South African gaming start up raises US $27 million

Posted: Feb 17, 2023 04:50 Category: Africa , Esports , Online , Posted by Lea Hogg

South African gaming startup Carry1st has raised $27 million in a pre-Series B round with backing from top-tier Web3 and gaming funds. Participation in this financing round came from lead investors Bitkraft Ventures, a16z, TTV Capital, Alumni Ventures, Lateral Frontiers VC and Kepple Ventures.

Carry1st was established in 2018.  It publishes games and interactive content across the African region.  Its seed investment had participated by Google through the African Investment fund and Avenir Growth Capital.

Cordel Robbin-Coker

CEO and Co-Founder Cordel Robbin-Coker said “We now have, in our minds, the three best funds that focus on gaming and web3. And so it just adds even more resources, perspective and assistance to help us achieve our goals.”

Carry1st signed a partnership with video game developer Riot Games in 2022. The strategic partnership was further strengthened this year when Carry1st started to accept payments for Riot Games in the African region though Pay1st, the payments platform to accept third party transactions.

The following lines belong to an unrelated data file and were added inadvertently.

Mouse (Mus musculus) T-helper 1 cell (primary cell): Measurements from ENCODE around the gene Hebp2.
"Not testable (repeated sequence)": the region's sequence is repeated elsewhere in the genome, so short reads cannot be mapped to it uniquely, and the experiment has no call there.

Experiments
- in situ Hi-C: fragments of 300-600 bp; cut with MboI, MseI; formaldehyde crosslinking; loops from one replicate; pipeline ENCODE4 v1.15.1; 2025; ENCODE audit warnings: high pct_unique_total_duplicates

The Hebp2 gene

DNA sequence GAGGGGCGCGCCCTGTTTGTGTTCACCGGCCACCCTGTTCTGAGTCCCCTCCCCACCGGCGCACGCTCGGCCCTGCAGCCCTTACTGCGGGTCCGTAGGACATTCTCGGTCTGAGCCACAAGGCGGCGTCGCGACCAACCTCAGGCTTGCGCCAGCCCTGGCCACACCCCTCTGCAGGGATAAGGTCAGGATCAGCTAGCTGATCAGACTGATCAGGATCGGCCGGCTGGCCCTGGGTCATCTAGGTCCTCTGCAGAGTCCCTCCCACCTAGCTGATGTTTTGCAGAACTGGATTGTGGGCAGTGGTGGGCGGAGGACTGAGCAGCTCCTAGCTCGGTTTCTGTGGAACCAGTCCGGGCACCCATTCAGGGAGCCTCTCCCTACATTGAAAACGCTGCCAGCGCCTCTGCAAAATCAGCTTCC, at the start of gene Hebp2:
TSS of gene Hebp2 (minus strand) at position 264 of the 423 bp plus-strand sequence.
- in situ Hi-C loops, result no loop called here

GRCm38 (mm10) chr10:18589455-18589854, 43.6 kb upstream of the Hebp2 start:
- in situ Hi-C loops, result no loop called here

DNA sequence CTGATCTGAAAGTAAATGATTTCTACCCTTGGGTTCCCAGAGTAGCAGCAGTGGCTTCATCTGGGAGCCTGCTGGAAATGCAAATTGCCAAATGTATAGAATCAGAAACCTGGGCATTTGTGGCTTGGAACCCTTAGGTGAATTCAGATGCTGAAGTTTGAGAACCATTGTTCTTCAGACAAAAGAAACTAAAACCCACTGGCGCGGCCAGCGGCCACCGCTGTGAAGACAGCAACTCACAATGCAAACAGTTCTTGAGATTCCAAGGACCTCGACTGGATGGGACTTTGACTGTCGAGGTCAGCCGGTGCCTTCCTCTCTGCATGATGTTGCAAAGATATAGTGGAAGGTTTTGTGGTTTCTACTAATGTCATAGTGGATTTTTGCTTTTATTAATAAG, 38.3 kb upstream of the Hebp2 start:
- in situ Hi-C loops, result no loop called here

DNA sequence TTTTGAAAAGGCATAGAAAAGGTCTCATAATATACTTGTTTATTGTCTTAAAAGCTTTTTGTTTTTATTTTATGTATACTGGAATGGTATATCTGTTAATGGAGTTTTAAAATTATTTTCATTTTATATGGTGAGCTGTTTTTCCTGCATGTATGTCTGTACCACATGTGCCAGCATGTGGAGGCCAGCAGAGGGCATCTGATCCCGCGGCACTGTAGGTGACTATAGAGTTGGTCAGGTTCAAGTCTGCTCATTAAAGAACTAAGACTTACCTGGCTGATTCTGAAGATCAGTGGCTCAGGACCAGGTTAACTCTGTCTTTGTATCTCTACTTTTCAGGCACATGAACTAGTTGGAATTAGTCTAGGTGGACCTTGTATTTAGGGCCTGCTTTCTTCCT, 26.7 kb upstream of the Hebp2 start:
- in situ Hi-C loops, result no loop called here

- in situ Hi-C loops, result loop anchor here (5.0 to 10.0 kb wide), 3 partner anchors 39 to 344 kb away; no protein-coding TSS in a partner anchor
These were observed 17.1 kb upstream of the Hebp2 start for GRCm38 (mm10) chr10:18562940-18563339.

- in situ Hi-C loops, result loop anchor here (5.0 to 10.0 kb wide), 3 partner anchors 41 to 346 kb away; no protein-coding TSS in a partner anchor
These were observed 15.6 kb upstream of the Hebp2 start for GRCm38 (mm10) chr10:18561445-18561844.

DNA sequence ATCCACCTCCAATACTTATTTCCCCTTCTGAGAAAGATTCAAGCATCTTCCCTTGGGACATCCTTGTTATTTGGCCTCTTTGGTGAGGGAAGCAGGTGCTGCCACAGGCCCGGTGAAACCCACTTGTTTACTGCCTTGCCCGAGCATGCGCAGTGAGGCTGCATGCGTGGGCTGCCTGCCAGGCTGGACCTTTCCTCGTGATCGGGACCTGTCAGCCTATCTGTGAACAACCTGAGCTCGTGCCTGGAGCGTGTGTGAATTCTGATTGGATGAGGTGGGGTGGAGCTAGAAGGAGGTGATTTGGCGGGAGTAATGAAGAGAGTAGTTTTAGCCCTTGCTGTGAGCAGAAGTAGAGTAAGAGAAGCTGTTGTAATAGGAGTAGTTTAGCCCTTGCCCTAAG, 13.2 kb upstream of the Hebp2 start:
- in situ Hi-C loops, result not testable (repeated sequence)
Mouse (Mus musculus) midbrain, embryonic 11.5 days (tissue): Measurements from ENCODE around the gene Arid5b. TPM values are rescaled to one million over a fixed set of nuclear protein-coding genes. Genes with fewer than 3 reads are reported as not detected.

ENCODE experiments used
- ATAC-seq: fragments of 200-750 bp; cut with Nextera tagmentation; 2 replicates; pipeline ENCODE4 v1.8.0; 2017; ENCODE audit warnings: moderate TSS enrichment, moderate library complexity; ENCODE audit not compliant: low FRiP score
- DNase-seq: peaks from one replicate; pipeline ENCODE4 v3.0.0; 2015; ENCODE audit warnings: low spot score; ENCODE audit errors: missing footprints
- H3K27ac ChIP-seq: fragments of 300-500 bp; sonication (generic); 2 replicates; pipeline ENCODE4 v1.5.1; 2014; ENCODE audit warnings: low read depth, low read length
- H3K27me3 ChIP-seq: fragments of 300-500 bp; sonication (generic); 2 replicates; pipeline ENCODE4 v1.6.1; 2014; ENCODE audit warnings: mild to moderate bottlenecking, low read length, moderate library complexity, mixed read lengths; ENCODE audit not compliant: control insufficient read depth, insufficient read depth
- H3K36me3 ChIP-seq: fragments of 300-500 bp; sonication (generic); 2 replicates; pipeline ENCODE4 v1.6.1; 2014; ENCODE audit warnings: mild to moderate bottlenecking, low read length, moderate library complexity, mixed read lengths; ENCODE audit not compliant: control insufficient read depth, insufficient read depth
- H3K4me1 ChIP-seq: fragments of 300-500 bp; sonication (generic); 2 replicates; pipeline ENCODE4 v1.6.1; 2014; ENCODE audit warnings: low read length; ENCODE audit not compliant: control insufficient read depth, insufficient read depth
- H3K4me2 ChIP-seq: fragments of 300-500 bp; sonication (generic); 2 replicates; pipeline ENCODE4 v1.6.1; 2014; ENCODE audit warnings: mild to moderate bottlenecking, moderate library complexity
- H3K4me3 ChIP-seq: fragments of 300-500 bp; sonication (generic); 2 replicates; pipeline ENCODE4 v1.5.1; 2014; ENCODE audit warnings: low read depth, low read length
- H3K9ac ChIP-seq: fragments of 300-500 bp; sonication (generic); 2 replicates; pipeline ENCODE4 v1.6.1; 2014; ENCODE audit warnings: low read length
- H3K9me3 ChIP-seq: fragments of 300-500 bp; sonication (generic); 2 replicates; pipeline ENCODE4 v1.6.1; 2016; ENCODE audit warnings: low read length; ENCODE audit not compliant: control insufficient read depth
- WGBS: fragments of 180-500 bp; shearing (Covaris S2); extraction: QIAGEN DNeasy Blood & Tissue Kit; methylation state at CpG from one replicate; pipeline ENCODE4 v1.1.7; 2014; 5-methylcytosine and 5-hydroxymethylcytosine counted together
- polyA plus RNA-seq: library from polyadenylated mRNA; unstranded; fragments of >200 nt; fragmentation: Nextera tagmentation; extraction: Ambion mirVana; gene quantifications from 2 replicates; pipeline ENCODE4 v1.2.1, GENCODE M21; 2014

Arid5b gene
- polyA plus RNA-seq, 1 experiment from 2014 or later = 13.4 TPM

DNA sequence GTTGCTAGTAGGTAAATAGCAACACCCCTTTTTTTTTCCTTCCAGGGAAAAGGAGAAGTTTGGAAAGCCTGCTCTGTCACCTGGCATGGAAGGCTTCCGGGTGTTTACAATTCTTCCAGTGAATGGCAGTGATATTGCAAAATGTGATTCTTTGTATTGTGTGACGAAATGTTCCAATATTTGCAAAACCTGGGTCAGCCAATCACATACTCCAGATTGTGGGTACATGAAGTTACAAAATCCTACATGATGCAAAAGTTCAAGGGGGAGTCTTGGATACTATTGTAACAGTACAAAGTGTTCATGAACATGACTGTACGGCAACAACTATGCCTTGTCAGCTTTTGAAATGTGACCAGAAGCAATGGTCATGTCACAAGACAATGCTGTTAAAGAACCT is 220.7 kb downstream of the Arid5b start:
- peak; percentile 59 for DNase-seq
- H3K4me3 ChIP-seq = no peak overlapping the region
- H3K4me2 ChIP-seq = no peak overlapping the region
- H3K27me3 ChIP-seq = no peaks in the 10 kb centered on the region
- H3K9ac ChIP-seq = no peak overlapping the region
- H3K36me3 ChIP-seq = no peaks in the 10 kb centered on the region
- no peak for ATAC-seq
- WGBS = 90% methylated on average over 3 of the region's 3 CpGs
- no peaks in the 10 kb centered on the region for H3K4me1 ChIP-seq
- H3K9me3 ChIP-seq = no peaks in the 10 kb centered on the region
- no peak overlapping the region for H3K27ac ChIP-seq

Licensing of third party games

Carry1st produce and publish games at scale and license third party games. The embedded digital commerce platform brings in revenue using innovative technology. “We figured that we may as well leverage the opportunity to partner with awesome big game companies that maybe aren’t yet ready to license their games to us fully but would like to make more money in the region and understand how profitable Africa can be for them.”

Strategic growth

Over the last year, Carry1st has reported significant growth. Revenues grew by ten times in 2022 through its online marketplace which allows customers to purchase more than 100 virtual products using a variety of payment methods that include bank transfers, crypto and mobile money.

“What we found, particularly in countries like Nigeria, South Africa and Morocco, was that there was a massive appetite for digital content, especially with the ability to pay for it with local payment methods and, more importantly, in local currency, which is unique or unusual because most of the online purchases are denominated in dollars,” said Robbin-Coker.

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